networking:you can meet, talk with, even develop friendships or professional relationships with other authors, editors, agents, and book publicists. Even if you don’t engage in conversation, just by following them, you find out whether or not you’d like to work with that person in the future. You may also find projects, events, or people that interest you or that help you in your career;
you can further or deepen professional relationships or friendships that you already have;
you can break isolation. Writing (or editing) can be lonely, isolating work. Talking with others who understand the way the process works can be validating, supportive, and build a community for you. You may also find others who want to celebrate your highs with you, as you celebrate with them;
you can participate in–or just read/watch–live Twitter chats about writing; there’s lots of great information and idea sharing and neworking that happen. There are Twitterchats such as #kidlitchat (Tuesdays, 9pm EST) and #YAlitchat (Wednesdays, 9pm EST) for children’s and YA writers, editors, agents, etc; and some more general writing chats such as #writechat (Sundays). See Debbie Ohi’s fantastic article for these chats (and more), and how to easily attend/follow them;
you can always connect with or find other writers on Twitter who are also writing using the hashtag #amwriting;
you can help gain name (or book, or publisher) recognition among other writers, editors, agents, publicists. This is a good thing IF you are professional, and if you help others. BUT if you’re just going to go on Twitter to promote yourself, don’t bother. You’ll alienate a lot of good people.
industry information:you often hear industry information here before other places–which editors or agents are accepting submissions (or are closed to them); who’s published what; new publishers, publishing lines, or agents; what new publishing innovations or events are happening (I’ve found a LOT out about new ebooks on Twitter); etc.;
you may hear about resources, conferences, new people on the scene, etc that you didn’t know about. And, if you can’t attend a conference, there are often attendees who will tweet info from the workshops;
you also hear industry gossip and news on Twitter–things such as Justine Larbalesteir’s Liar cover being whitewashed, and then fixed. Twitter can be an interesting, informative place to learn a LOT more about what goes on in the publishing, writing, editing, and agenting world.
professional development:you can find a ton of quality articles shared through Twitter about writing technique; editing; book promotion; and how to behave professionally (which is important). You can learn from these–even if you only skim a few of them;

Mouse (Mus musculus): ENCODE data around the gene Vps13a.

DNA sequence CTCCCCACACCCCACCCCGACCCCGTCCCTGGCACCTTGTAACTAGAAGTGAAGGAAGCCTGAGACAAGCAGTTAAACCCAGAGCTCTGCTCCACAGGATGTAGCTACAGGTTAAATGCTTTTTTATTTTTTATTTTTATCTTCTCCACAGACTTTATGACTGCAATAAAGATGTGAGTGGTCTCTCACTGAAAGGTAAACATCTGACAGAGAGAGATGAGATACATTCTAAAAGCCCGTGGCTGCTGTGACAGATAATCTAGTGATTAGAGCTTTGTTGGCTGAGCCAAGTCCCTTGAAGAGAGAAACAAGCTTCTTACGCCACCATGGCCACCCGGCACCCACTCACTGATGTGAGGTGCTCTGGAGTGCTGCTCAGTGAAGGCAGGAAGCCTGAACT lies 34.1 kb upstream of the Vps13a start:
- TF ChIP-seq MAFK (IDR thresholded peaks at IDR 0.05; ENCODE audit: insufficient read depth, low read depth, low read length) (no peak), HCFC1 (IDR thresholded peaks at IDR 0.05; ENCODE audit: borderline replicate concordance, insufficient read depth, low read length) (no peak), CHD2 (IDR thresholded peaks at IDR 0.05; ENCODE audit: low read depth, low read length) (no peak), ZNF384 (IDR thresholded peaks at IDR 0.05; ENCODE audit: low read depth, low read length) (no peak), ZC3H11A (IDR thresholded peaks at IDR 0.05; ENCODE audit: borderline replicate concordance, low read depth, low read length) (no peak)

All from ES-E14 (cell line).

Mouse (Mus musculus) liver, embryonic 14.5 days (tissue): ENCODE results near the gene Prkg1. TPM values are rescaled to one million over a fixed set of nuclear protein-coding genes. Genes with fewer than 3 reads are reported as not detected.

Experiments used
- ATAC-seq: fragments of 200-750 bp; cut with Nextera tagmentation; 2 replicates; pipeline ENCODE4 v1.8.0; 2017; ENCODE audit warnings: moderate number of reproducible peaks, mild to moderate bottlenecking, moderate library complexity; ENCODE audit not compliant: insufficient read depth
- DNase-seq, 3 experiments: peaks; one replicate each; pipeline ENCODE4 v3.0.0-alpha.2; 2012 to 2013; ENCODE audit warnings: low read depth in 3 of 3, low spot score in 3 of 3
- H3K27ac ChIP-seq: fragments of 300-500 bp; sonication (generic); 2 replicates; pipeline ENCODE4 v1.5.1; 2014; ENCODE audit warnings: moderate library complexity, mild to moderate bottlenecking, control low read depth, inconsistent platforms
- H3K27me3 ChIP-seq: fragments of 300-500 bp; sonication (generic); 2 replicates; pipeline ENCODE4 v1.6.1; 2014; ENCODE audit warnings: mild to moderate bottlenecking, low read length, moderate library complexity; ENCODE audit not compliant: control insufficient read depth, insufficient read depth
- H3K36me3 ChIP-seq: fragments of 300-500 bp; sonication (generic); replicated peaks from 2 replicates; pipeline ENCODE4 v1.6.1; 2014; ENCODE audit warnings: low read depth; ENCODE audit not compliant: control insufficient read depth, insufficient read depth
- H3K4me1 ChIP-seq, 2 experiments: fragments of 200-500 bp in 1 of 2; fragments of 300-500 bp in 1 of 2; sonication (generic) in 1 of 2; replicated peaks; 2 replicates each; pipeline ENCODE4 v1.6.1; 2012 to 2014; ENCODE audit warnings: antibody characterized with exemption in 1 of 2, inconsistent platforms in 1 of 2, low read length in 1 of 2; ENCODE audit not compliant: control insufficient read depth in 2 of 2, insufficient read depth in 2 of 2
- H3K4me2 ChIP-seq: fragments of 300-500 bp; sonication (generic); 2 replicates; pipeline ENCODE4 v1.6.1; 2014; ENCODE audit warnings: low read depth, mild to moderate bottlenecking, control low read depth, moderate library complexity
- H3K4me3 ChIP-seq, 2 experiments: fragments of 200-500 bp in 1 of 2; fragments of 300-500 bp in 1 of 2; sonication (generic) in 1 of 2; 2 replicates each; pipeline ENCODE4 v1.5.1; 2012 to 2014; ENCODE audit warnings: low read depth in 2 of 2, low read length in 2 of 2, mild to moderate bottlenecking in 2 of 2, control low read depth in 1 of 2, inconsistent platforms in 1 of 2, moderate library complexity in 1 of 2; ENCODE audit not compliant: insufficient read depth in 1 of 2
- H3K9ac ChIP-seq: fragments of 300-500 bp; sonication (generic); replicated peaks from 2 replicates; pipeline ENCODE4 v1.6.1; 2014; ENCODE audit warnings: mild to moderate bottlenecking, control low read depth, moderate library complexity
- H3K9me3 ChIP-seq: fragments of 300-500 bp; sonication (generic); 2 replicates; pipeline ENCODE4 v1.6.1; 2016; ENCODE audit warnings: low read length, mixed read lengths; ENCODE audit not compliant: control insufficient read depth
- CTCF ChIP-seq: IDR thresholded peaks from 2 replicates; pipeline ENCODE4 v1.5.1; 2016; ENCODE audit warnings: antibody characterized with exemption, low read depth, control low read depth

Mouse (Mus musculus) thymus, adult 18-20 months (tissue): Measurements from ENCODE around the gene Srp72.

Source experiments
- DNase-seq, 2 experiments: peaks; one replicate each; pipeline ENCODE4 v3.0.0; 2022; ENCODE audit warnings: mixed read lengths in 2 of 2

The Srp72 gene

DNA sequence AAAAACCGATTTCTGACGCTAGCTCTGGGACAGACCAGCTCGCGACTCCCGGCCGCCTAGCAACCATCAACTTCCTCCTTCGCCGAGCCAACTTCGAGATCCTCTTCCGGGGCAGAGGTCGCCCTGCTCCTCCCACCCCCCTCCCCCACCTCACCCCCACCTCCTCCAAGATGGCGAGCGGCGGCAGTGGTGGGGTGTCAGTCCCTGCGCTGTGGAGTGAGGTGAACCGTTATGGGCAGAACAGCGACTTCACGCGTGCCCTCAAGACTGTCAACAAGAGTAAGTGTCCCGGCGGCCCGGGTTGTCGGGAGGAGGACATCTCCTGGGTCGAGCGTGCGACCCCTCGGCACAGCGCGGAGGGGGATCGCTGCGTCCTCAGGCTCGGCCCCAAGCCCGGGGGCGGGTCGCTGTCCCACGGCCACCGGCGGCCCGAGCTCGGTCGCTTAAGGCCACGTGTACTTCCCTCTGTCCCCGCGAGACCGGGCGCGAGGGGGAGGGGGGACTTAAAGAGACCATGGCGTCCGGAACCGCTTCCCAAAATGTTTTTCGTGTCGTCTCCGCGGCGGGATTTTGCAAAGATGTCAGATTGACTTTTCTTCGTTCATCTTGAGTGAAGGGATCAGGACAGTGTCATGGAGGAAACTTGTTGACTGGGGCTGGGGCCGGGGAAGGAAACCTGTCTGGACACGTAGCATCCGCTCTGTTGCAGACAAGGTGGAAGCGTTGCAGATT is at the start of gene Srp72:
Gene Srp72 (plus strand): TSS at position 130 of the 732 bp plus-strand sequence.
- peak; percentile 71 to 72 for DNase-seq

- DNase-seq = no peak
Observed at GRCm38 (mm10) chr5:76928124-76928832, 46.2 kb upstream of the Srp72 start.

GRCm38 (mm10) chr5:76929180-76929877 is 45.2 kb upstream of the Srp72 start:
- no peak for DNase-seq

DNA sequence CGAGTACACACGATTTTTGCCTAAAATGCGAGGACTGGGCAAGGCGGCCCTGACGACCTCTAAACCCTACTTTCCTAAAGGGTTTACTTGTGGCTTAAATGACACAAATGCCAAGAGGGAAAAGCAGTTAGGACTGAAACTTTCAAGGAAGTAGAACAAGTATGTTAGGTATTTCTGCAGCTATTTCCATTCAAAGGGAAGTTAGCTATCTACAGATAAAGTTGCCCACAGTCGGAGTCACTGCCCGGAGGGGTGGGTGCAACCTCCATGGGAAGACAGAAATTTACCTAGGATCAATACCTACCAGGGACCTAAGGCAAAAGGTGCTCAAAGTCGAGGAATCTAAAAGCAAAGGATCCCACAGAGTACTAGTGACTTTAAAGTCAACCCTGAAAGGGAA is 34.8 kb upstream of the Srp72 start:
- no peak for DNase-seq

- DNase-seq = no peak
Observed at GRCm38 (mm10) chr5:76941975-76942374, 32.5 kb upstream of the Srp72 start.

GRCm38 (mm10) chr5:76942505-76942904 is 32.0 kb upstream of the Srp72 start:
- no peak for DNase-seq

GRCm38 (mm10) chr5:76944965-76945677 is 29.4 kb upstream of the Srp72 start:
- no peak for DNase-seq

just by following other writers, agents, editors, publishers, book publicists, and readers or book bloggers, you can learn a LOT. Many times you can pick up what works for a particular agent/editor/blogger, etc, and what *doesn’t*. Some agents, for instance, post no-nos about query letters and author behavior (most of which should be obvious, but aren’t to some); others talk about what they’ve liked. All of it’s helpful;
you can find great new books to read in (and outside of) your genre that interest you. Reading is (I believe) an essential part of being a great writer (or editor, agent, publicist). Know your field and market–and learn from good writing.
How do you start? Follow a few good people, and when you read tweets you like, re-tweet (RT) them. That means sending out their tweet again, attributing them by putting their name at the beginning (or end) with an @ symbol. You’ll be helping others that way. And you may find that others are more receptive to helping you when it’s your turn to pass on information.
Of course, all this depends on whether or not you find Twitter appealing. But even if you’re apprehensive, why not try it out for a few weeks–even a few months–before deciding? You might find out you really like it. I did. (smiling)
Interested, but not sure how to go about it? Check out Debbie Ohi’s wonderful Writer’s Guide To Twitter.
Mitali Perkins has a great Getting Started on Twitter – Quick Guide that you might want to check out.
Need more convincing about why to be on Twitter? Check out Darcy Pattison’s post on why she’s finally joined twitter.
You can follow me on Twitter:
http://www.twitter.com/CherylRainfield. I tweet a lot of articles on writing, editing, book promotion, and more.
You can also find some good people through some of these Twitter lists:
YA authors on Twitter
picture book authors/illustrators on Twitter
Book Trade People on Twitter
literary agents on Twitter
25 good follows for writers
And yes, you might want to get yourself listed in some of those directories as well.
Come on in, and join the party!